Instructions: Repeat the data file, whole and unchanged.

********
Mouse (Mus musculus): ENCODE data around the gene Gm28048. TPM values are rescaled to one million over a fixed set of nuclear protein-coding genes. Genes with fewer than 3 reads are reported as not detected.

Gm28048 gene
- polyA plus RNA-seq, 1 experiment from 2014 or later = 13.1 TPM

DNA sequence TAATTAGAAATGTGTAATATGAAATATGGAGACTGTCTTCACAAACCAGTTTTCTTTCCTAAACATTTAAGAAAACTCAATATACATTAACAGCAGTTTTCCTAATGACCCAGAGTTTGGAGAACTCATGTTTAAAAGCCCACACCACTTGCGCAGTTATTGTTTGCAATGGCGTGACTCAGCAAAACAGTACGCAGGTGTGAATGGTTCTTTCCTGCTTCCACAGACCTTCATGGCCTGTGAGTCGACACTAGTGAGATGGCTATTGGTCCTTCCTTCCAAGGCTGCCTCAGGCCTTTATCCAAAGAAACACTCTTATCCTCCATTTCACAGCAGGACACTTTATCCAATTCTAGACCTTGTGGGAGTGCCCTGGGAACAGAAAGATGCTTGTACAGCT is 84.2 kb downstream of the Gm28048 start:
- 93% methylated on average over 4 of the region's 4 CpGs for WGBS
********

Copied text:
Mouse (Mus musculus): ENCODE data around the gene Gm28048. TPM values are rescaled to one million over a fixed set of nuclear protein-coding genes. Genes with fewer than 3 reads are reported as not detected.

Gm28048 gene
- polyA plus RNA-seq, 1 experiment from 2014 or later = 13.1 TPM

DNA sequence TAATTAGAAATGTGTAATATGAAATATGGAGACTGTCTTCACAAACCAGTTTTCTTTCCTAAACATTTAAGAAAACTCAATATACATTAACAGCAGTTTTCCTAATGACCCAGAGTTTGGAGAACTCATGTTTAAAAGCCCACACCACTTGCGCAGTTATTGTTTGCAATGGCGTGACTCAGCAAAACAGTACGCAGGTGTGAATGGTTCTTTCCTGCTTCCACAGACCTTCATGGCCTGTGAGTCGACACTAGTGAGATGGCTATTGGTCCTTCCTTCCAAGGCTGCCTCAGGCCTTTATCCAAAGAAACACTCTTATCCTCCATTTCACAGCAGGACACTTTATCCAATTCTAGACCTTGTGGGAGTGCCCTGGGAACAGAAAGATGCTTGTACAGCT is 84.2 kb downstream of the Gm28048 start:
- 93% methylated on average over 4 of the region's 4 CpGs for WGBS